A report from the International Data Corporation in April 2015 forecast the value of the IT services market in Qatar, Oman, Kuwait and Bahrain combined to grow at a compound annual growth rate of 12.5% to reach $1.82bn by 2018. The report predicted that the major drivers of this growth would be government-led procurement in fields such as transport and infrastructure projects, e-government and financial services. “The government does a very good job at paying on time for major projects, which makes investment reliable and supports the ongoing growth in the private sector,” Rashid Al Snan, CEO of Etisalcom Bahrain, told OBG.
Some of the biggest opportunities are in health and education, where the government has been investing heavily to improve the quality of output and improve service delivery. In 2014 government figures show that the Ministry of Health and the Ministry of Education spent BD27.75m ($73.1m) and BD17.47m ($46m), respectively, on IT projects. In the same year, the eGovernment Authority enjoyed a budget of BD5.57m ($14.7m).
The corporate sector is also investing; among the largest projects are the Bahrain Bay and Durrat Al Khaleej real estate developments. Both are master-planned, mixed-use developments, which have budgets of $2.5bn ($6.6bn) and $6bn ($15.8bn), respectively, and will involve a number of IT components in the complexes.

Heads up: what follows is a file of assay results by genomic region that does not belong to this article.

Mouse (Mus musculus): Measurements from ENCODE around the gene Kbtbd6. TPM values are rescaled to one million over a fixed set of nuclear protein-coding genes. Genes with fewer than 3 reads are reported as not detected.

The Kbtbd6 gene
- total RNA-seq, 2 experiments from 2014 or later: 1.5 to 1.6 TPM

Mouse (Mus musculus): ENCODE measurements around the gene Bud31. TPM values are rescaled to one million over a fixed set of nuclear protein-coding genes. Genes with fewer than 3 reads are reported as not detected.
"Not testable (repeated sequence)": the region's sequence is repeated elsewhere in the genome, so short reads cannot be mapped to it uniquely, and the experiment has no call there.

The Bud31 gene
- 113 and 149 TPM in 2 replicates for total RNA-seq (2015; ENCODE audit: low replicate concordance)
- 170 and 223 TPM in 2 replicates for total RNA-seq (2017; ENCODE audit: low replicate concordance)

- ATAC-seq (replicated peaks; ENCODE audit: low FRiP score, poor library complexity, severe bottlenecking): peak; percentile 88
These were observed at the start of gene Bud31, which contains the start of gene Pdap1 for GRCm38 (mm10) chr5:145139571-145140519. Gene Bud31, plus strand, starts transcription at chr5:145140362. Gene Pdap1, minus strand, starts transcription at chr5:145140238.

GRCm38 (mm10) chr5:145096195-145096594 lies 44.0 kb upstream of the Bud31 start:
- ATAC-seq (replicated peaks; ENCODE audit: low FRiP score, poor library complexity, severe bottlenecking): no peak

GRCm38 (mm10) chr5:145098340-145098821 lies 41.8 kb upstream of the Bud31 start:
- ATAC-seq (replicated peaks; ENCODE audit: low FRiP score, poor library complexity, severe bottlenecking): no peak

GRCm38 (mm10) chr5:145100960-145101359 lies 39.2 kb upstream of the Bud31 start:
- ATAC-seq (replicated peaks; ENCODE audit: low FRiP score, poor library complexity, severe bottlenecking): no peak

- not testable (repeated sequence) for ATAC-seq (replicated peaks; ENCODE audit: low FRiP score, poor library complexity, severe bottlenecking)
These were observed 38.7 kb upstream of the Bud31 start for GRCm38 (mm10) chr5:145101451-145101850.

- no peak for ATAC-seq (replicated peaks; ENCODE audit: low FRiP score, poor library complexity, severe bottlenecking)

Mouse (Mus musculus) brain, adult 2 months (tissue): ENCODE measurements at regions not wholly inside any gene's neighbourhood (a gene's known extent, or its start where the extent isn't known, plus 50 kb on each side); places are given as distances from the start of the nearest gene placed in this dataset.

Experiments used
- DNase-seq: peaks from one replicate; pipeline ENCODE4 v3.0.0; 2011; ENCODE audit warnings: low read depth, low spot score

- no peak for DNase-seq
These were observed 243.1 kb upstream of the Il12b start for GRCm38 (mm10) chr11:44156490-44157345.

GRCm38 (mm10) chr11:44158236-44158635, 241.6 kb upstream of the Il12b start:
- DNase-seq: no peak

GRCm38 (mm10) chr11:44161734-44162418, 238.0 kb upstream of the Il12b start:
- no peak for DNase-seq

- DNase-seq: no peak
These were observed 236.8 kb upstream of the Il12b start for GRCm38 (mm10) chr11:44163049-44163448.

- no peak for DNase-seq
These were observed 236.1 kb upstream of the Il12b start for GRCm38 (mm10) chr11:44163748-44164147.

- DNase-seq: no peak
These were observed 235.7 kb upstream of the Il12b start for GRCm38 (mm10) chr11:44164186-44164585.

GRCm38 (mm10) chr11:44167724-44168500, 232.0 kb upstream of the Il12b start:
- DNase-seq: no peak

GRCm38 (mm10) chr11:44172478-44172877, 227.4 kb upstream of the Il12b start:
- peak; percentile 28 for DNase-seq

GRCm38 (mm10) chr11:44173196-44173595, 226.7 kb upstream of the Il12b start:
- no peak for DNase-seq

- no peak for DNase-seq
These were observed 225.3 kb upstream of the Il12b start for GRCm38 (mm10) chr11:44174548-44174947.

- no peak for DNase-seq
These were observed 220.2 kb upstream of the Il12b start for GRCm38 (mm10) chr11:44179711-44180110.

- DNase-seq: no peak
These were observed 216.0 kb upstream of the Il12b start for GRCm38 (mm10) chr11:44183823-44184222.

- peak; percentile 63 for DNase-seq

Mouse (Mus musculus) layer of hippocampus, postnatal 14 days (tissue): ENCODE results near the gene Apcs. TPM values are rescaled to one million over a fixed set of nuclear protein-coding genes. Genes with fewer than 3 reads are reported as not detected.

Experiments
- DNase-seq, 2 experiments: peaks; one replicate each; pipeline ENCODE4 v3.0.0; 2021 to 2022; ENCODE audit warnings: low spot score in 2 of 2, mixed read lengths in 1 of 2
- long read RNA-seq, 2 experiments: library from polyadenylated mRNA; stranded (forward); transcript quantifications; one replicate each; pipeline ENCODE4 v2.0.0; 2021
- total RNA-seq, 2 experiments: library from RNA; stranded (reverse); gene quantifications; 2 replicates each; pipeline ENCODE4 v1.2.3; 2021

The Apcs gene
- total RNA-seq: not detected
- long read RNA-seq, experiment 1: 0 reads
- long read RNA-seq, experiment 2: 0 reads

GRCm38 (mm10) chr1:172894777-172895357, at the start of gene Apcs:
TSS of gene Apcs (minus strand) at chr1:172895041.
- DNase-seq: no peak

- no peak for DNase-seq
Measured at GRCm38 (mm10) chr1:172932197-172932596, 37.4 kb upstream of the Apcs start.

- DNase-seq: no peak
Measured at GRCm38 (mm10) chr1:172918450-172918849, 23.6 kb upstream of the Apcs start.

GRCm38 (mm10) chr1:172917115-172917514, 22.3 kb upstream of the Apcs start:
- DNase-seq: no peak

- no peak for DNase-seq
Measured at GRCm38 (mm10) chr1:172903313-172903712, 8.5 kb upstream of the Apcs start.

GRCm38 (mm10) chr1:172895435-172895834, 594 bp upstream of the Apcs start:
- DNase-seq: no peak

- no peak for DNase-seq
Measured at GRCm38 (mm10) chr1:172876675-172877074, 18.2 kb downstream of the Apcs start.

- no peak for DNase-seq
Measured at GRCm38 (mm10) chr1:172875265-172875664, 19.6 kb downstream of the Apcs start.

The financial services sector in Bahrain is the largest employer, and the industry is a major customer of IT services. The small and medium-size enterprise (SME) segment is also showing a big appetite for investing in ICT, especially the middle segment, though the contracts are smaller overall.
In the third quarter of 2014, some 14 companies held internet service provider (ISP) licences in Bahrain, according to the TRA. The country’s big three mobile providers dominate the market: Batelco, Zain and VIVA (a subsidiary of Saudi Telecom). Other players include Etisalcom, Menatelecom and Kalaam Telecom.
Etisalcom is an internet and ICT solutions provider primarily for the corporate and public sector markets. It commenced operations in 2005. Menatelecom was established in 2003 and is a subsidiary of Kuwait Finance House Bahrain, a local investment fund, and counts 80,000 subscribers. It provides residential and business customers with IP telephony, high-speed internet and long-term evolution (LTE) data services. Kalaam Telecom launched in 2005 and provides residential, wholesale and business data, voice and value-added services, with a focus on SMEs. In 2014 it acquired Lightspeed Telecom, a former competitor, owned by Jordan Telecommunication. The move positioned Kalaam as the country’s second business broadband service provider.
Several locally-grown SMEs have grown in recent years, including Amthal Group and Gulf Future Business (GFB Group). Amthal Group leverages its international partnerships such as its Gold Certification from Microsoft to provide solutions to companies across the Gulf, showcasing Bahrain’s capacity to perform as a hub for its neighbour’s larger markets, with offices in Saudi Arabia, Qatar, and Oman. GFB Group works to assist international companies in setting up a presence in Bahrain and its IT division is a key component of its services.
The Bahrain Internet Exchange (BIX), created in 2003, comes under the remit of the Ministry of Transport, and provides the infrastructure for traffic between ISPs in Bahrain. The TRA’s responsibilities encompass issuing licences, setting prices, promoting competition and supporting the social and commercial welfare of Bahrain.